As a female surgeon, Dr. Kellee Slater works in one of the most demanding areas of medical operations, liver transplantation. In this inspiring, heartbreaking, and darkly humorous memoir, she opens up the fast-paced world of donor surgery. She takes readers with her as she flies across the Rocky Mountains in winter to collect transplant organs, rushes out of a department store change room to save the life of a toddler who is choking to death, and, horrifyingly, tells the wrong father in a hospital waiting room that there is no hope for his daughter. An ideal read for anyone with an interest in modern medicine, this inspirational memoir portrays both the joyous and difficult experiences of one of the most demanding jobs in the world.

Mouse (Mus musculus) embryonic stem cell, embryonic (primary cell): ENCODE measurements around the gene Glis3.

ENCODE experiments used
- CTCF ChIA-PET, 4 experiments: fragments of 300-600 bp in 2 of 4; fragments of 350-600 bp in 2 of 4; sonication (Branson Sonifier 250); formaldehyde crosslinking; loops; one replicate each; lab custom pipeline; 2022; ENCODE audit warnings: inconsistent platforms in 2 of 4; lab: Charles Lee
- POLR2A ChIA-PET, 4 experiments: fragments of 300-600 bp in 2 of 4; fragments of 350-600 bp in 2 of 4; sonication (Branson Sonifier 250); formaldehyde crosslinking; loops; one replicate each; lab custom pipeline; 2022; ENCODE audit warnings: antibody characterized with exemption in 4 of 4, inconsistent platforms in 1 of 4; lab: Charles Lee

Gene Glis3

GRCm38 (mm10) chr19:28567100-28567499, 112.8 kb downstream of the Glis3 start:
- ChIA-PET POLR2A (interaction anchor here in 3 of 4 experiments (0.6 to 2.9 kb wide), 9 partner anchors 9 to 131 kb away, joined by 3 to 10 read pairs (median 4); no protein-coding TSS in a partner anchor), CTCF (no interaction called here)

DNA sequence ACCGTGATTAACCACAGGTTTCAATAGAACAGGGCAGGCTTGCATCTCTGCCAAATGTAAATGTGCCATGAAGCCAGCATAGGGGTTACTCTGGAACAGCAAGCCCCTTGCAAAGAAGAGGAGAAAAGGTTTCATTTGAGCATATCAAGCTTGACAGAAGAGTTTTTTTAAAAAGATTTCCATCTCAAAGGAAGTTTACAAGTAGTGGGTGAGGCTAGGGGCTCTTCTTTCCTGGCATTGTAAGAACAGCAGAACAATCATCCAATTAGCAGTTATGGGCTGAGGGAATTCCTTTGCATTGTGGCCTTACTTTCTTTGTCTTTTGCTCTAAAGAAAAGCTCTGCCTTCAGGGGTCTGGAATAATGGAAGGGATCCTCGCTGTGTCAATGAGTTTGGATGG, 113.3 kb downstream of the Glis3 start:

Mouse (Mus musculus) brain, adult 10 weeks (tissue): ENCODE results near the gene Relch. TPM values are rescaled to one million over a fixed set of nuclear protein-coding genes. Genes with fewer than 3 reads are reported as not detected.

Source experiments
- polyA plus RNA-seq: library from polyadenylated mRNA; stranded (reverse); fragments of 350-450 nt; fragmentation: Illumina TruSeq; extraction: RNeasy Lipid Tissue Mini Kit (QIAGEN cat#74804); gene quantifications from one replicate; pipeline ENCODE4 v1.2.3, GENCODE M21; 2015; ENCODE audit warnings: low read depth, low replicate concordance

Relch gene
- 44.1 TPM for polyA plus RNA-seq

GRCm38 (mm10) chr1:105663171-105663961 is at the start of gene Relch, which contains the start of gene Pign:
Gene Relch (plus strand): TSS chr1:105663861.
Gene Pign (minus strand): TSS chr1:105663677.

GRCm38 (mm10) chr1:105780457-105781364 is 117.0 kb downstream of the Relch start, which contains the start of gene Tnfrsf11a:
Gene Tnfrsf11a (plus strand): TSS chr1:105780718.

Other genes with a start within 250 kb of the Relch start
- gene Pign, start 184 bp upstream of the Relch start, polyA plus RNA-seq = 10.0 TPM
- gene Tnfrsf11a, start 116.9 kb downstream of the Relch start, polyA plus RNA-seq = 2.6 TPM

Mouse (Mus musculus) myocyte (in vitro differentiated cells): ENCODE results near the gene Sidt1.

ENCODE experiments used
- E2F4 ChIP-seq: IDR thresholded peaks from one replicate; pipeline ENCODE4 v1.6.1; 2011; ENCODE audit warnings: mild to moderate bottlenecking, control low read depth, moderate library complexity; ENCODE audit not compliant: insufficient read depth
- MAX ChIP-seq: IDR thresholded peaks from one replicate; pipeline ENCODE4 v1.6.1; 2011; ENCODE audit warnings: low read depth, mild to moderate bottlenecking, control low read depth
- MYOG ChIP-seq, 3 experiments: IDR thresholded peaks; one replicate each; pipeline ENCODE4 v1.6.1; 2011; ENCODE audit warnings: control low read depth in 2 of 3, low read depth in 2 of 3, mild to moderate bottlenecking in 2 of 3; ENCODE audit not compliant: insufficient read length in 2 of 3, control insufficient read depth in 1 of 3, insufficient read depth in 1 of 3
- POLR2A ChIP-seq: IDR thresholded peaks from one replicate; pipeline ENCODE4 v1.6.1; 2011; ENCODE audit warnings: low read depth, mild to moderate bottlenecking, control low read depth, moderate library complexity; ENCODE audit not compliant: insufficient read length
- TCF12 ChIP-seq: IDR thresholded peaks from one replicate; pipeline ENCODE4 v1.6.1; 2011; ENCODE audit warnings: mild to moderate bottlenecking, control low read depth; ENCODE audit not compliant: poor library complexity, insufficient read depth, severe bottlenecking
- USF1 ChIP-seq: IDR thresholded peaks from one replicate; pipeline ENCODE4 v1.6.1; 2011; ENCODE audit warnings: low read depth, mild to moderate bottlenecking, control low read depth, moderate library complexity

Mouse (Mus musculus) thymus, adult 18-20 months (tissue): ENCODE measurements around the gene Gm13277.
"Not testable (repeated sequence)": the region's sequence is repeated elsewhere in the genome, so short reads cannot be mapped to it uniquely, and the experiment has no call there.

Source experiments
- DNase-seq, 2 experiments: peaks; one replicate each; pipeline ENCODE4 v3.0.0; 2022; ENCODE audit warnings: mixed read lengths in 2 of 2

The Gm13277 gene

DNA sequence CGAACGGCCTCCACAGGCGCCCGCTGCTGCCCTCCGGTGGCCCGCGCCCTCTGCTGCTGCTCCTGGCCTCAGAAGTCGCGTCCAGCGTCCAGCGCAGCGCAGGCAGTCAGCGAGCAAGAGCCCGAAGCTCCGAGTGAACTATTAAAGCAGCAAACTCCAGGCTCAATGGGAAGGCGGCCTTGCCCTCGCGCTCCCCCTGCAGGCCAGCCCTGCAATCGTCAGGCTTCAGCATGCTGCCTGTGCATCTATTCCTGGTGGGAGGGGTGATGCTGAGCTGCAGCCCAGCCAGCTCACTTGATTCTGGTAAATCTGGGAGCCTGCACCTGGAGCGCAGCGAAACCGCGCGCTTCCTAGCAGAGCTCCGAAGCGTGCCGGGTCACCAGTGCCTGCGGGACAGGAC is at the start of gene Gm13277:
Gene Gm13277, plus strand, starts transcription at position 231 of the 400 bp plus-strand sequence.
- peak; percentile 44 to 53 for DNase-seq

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The closest you can get to seeing the USMLE Step 2 CK without actually taking it Surgery: PreTest Self-Assessment & Review is the perfect way to assess your knowledge of surgery for the USMLE Step 2 CK and shelf exams. You'll find 500 USMLE-style questions and answers that address the clerkship's core competencies along with detailed explanations of both correct and incorrect answers. All questions have been reviewed by students who recently passed the boards and completed their clerkship to ensure they match the style and difficulty level of the exam. 500 USMLE-style questions and answers Detailed explanations for right and wrong answers Targets what you really need to know for exam success Student tested and reviewed